The following (now mildly edited) op-ed was slated to appear in a major US news outlet on January 15. Unfortunately for me, but good for the country, an announcement by the Obama Administration rendered the op-ed obsolete. The main point–that we should not resort to gimmicks in dealing with our serious fiscal issues–stands.
“A Tale of Two Coins”
Until the Administration publicly nixed the idea a few days ago, speculation had run rampant that the Treasury would mint a $1 trillion platinum coin to bypass Republican opposition in Congress during the upcoming fight over the debt ceiling.
Although avoiding a divisive political battle was no doubt tempting, the Administration was wise pass up this particular opportunity to make history.
The idea behind the platinum coin frenzy was simple. Current law gives the Secretary of the Treasury permission to mint coins. For small change and commemorative gold and silver coins, the statute law defines the dimensions, weight, and face value in excruciating detail. The law also allows the Secretary to issue platinum coins, but does not specify which denominations are permitted.
Hence, it appears that there was no legal obstacle to the Secretary issuing a $1 trillion platinum coin.
Because the coin would be legal tender, the Secretary could have deposited it at the Federal Reserve, used the proceeds to pay down the government’s debt, and avoid our collision with the debt ceiling.
Although minting a single coin could have prevented us from repeating the embarrassing spectacle of our elected leaders demonstrating that are more interested in getting their way than in governing.
Minting a $1 trillion coin was clearly not the right thing to do. History provides many examples of the havoc that can result from playing fast and loose with the currency.
A government that issues a $10 gold coin produced with $6 worth of gold can make a profit of $4 on every coin. With an incentive like that, it is not surprising that medieval rulers periodically swamped their countries with coins that had a lot less gold in them than advertised on their faces. This debasement, in turn, led to severe inflation.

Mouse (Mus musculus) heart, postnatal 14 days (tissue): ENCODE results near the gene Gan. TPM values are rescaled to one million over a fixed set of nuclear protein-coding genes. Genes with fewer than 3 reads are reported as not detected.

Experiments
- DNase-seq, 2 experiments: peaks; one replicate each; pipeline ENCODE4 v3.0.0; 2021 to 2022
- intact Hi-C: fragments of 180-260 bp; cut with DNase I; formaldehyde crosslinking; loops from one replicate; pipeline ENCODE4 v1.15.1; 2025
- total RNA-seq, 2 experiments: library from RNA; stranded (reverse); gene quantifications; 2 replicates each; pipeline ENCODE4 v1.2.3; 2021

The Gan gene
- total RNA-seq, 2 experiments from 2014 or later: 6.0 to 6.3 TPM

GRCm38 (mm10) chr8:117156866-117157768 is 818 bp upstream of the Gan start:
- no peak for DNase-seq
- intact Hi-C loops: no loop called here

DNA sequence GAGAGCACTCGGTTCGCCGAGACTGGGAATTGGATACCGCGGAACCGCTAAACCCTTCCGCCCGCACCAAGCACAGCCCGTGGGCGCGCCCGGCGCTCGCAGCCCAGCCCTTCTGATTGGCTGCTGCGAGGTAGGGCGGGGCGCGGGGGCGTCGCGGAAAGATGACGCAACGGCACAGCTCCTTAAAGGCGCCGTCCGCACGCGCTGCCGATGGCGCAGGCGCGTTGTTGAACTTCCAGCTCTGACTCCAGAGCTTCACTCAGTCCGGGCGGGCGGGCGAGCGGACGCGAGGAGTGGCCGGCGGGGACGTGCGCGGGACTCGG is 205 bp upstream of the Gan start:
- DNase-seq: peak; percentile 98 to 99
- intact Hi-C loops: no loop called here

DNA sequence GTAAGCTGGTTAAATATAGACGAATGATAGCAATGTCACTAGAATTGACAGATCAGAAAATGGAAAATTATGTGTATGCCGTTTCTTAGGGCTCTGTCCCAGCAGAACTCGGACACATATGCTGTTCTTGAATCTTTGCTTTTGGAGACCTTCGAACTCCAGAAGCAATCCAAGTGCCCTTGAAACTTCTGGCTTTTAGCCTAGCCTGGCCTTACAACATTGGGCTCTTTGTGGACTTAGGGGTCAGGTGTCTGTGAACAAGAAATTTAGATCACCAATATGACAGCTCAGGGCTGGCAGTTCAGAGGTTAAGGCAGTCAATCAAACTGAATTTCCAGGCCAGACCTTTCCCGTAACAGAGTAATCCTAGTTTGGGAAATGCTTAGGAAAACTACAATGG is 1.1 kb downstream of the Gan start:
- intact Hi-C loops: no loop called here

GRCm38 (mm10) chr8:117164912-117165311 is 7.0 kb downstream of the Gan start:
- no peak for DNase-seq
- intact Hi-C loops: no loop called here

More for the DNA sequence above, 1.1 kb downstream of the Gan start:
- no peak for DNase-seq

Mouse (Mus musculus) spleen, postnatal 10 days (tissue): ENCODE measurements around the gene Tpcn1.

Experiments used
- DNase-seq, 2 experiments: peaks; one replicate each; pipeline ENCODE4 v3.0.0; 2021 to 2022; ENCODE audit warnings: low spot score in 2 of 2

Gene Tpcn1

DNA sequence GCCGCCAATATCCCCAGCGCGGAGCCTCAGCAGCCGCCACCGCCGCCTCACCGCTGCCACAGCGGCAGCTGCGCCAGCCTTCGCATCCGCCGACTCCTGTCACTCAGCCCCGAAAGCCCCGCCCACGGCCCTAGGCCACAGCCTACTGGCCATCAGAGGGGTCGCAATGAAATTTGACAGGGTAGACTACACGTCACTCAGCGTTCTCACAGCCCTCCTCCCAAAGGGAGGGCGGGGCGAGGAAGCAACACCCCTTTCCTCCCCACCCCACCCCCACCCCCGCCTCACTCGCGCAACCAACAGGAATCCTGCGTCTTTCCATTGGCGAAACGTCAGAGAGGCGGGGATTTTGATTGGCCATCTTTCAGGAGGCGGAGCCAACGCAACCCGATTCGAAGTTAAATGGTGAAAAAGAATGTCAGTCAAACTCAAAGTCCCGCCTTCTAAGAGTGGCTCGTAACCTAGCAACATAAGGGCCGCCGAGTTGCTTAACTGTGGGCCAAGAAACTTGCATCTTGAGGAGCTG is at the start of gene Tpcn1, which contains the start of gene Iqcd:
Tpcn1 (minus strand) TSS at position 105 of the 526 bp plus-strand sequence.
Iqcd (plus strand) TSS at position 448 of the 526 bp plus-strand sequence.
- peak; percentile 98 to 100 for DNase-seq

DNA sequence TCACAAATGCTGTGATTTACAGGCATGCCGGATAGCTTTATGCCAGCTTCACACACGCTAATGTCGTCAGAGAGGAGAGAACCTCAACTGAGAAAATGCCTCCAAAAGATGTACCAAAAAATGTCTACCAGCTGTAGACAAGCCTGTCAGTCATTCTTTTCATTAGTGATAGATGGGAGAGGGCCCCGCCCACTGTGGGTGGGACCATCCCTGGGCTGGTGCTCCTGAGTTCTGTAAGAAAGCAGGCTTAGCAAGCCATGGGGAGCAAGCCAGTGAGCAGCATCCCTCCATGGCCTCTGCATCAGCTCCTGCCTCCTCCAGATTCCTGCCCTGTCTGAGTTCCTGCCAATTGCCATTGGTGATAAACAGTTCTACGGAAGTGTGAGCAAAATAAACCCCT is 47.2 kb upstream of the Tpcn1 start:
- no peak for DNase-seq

Owing huge reparations payments to the Allies after their defeat in World War I, the German government printed so much money that before the inflation ended a 100 trillion mark note had been issued. Prices rose so quickly during the German hyperinflation that bar patrons ordered two beers at once, since by the time they had finished the first the cost of the second had already increased.
Other twentieth century examples of hyperinflation brought about by reckless monetary policy, from Argentina to Zimbabwe, abound.
A policy adopted by King Gustavus II Adolphus of Sweden in the early 1600s led to one of the strangest monetary phenomena ever. Sweden was Europe’s preeminent copper producer at the time and the king, hoping to increase the demand for—and price of—copper, decided to make copper legal tender alongside silver.
The law soon led to the widespread use of copper in transactions, while silver disappeared from circulation. This is an example of Gresham’s famous law, under which “bad” (cheap) money drives out “good” (expensive) money. Because silver was nearly 100 times as valuable, the copper coins used place of silver had to be massive. The 10 daler piece weighed 43 pounds. Large scale transactions became impossible without the assistance of a horse and cart.
No wonder the Swedes were the first Europeans to make extensive use of paper money!
Issuing a $1 trillion coin would not have not forced Americans to bring truckloads of copper money on routine shopping trips.
Issuing a $1 trillion coin would not have led to hyperinflation, at least not initially. Had the procedure been repeated, it could have.
Issuing a $1 trillion coin would have demonstrated—yet again—that our politicians are unable to do the job for which they have been elected. In the long run, it would have further weakened the credibility of the US government by marking it as willing to substitute gimmicks for fundamental reforms.
The country remains on a collision course with the debt ceiling. As it draws closer, politicians of both parties will be tempted to resort to various tricks to get around the debt ceiling, the other side, or both.
Instead of issuing a magic coin or resorting to other gimmicks, Congress and the Administration need to reform the tax system, make some hard choices about entitlements, and set clear spending priorities. It’s not as flashy as a $1 trillion coin, but it will put us firmly on the path to solvency. And be less likely to get lost in the washing machine.